Reflections on #mLearnCon: learning from our social lives

I’m at mLearnCon in San Diego this week: exploring developments in technology and methodology over the last year. The impacts of social collaborative technology, mobile devices in every aspect of our lives has been huge: in both our formal work environments and our informal social ones (to the extent that any divide still exists between the two).

Social and mobile technology

Social collaborative technology cuts through both our formal and social lives, but we use it differently in different spaces

In our social lives, we use it more to share, to build and reinforce our communities. We use it to capture and contextualise content and tell stories with it on Facebook or Skype. We use our mobile devices to enhance our capability, with tools such as Google Maps, Shazam or a guitar tuner. They let us achieve more that we could without them. They enhance and extend our capability.

In our work environments, I’m primarily interested in the ‘sense making‘ function of communities, the ways we come together to create meaning, to learn. Social Learning is that activity which takes place within and around our semi formal spaces. It’s complimentary to formal learning, but is inherently grounded in our everyday reality, so it’s more pragmatic, more applied.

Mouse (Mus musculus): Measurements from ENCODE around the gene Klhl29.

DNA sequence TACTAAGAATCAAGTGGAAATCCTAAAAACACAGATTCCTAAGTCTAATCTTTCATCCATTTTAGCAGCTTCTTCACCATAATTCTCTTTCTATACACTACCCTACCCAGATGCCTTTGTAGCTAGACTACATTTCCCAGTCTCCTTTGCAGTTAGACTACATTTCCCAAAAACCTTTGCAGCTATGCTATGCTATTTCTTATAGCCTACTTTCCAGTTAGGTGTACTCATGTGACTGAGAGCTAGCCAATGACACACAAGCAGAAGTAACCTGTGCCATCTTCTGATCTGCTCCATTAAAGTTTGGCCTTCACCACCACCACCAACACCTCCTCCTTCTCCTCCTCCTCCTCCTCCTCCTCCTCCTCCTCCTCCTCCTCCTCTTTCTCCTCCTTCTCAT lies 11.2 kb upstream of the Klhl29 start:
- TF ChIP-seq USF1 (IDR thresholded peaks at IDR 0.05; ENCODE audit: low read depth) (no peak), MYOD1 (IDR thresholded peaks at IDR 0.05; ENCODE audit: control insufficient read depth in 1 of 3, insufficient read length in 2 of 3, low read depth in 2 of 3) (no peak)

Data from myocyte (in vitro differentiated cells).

Our formal communities and usage tend to be moderated or controlled to some extent by the organisation, whilst our social lives are free and agile: an agility that needs to cascade into how we utilise technology at work if we’re to develop agile organisations. Innovation in organisational learning tends to be about the introduction of scoring and game dynamics, whilst they really need to consider storytelling and engagement through relevance and timeliness.

Great learning design is about a broad methodology, about great storytelling. The technology facilitates the communities, amplifies our stories, but without great learning design, it’s worthless.

Ultimately, our social lives represent the test-bed where we learn how to interact with the technology. The more closely organisational learning reflects our native behaviours, the higher the adoption is likely to be.

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About julianstodd

A learning and development professional specialising in e-learning and learning technology.
This entry was posted in Learning Design, Learning Methodology, Social Learning and tagged , , . Bookmark the permalink.

2 Responses to Reflections on #mLearnCon: learning from our social lives

  1. Pingback: Reflections on #mLearnCon: learning from our so...

  2. Pingback: This Week’s Links « Timothy Siburg

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